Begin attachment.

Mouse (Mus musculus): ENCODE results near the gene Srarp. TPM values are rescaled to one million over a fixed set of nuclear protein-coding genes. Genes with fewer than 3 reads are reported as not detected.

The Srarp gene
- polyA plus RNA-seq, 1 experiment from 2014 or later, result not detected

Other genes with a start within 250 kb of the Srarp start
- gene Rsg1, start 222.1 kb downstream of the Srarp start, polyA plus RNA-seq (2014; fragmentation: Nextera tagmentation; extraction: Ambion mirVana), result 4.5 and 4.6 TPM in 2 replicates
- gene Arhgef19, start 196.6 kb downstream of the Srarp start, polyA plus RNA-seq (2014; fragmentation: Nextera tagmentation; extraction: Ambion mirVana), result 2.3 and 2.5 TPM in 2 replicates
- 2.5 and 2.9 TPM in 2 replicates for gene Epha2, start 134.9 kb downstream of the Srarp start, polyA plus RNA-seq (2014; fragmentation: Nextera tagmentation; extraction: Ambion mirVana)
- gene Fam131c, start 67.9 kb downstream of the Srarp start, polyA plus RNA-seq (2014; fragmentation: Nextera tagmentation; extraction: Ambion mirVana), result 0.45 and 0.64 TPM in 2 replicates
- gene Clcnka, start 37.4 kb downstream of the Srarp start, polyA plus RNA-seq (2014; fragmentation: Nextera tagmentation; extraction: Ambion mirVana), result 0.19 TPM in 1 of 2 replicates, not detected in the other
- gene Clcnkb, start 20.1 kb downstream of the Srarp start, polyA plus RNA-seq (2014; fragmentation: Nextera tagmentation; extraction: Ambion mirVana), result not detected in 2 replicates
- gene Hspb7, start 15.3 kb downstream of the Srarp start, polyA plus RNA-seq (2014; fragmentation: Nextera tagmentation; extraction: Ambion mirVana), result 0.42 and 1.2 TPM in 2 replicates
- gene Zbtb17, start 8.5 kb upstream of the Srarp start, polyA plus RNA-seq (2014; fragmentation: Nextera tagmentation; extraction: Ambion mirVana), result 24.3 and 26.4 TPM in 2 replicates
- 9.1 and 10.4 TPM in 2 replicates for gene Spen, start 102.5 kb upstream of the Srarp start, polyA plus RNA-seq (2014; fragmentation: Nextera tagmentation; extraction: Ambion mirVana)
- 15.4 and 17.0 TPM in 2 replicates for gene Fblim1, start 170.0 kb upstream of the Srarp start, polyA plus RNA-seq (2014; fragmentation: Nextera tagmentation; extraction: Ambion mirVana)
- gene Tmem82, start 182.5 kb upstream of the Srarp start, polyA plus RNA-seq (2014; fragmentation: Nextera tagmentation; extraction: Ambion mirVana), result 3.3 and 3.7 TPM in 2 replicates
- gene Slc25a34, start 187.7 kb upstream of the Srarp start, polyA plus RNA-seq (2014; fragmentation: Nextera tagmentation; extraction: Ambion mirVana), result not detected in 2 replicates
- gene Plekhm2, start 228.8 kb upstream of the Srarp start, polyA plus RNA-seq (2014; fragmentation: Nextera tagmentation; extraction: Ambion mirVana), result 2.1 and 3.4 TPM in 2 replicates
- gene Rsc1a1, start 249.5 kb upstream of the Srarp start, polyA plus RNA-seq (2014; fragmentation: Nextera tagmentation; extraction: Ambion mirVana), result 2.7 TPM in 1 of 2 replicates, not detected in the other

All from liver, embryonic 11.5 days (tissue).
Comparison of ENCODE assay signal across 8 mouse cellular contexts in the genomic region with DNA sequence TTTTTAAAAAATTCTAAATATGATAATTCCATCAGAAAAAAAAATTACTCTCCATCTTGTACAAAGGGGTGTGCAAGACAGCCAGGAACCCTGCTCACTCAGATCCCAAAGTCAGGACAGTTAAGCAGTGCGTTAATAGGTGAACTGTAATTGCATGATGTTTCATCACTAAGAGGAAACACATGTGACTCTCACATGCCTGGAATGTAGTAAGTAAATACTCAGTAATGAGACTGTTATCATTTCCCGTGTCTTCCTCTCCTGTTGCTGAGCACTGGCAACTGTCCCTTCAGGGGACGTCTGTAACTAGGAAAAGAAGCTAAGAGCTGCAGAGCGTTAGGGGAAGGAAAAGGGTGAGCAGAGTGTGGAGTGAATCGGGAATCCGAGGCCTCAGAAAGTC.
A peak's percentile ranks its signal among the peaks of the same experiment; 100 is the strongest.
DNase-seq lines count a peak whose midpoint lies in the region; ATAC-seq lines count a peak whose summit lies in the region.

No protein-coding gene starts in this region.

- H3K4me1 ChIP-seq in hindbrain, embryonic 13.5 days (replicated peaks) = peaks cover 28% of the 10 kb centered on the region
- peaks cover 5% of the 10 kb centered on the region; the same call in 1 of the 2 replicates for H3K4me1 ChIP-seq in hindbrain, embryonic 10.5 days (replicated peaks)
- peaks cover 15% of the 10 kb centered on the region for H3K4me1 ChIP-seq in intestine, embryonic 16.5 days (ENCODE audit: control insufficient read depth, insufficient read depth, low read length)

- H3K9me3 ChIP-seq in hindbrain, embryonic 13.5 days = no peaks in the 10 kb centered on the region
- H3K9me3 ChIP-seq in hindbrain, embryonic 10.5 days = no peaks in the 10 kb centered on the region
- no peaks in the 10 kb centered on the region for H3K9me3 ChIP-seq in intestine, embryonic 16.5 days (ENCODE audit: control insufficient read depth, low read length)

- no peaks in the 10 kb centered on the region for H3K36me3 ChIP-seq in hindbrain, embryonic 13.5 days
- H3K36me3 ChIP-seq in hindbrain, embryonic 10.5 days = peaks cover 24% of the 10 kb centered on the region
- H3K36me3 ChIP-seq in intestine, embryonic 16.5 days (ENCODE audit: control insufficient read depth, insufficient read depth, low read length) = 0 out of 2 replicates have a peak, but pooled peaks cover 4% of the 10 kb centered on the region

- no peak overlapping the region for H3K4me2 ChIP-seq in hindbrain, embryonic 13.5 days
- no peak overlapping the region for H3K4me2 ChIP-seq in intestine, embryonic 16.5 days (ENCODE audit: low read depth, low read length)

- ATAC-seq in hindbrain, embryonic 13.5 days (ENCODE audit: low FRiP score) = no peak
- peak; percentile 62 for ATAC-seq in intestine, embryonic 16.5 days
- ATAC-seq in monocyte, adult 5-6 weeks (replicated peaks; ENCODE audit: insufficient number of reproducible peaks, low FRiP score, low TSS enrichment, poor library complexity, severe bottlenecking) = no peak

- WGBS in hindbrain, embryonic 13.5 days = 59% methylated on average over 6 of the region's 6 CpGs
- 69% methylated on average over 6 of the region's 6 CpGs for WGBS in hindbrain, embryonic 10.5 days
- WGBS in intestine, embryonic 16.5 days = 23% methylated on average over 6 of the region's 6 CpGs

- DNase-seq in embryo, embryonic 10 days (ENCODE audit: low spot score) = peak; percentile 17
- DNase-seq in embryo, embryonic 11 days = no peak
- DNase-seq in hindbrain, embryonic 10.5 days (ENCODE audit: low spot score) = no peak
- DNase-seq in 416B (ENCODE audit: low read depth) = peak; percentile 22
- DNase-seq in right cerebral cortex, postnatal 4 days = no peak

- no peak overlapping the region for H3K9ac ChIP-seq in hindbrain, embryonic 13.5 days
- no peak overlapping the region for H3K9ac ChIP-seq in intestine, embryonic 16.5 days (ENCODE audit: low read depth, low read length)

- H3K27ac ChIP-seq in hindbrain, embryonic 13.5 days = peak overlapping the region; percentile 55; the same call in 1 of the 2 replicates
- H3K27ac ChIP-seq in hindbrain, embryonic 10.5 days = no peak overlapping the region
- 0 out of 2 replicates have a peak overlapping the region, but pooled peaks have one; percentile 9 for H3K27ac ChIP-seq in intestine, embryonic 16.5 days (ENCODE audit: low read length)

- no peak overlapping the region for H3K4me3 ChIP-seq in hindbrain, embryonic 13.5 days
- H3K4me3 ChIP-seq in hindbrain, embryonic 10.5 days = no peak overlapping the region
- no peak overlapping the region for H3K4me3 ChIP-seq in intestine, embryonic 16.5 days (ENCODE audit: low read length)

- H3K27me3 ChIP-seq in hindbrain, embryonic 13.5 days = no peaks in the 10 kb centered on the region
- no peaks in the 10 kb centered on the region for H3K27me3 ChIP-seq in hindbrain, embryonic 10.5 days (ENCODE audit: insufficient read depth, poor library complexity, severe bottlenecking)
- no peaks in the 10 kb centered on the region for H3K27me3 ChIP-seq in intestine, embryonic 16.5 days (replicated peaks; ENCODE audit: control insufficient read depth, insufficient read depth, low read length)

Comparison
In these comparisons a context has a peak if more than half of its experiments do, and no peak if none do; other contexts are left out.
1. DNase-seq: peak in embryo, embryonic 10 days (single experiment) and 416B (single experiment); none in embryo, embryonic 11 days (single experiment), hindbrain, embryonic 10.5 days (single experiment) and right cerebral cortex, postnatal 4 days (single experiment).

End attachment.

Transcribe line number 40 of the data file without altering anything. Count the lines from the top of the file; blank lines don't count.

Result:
- WGBS in intestine, embryonic 16.5 days = 23% methylated on average over 6 of the region's 6 CpGs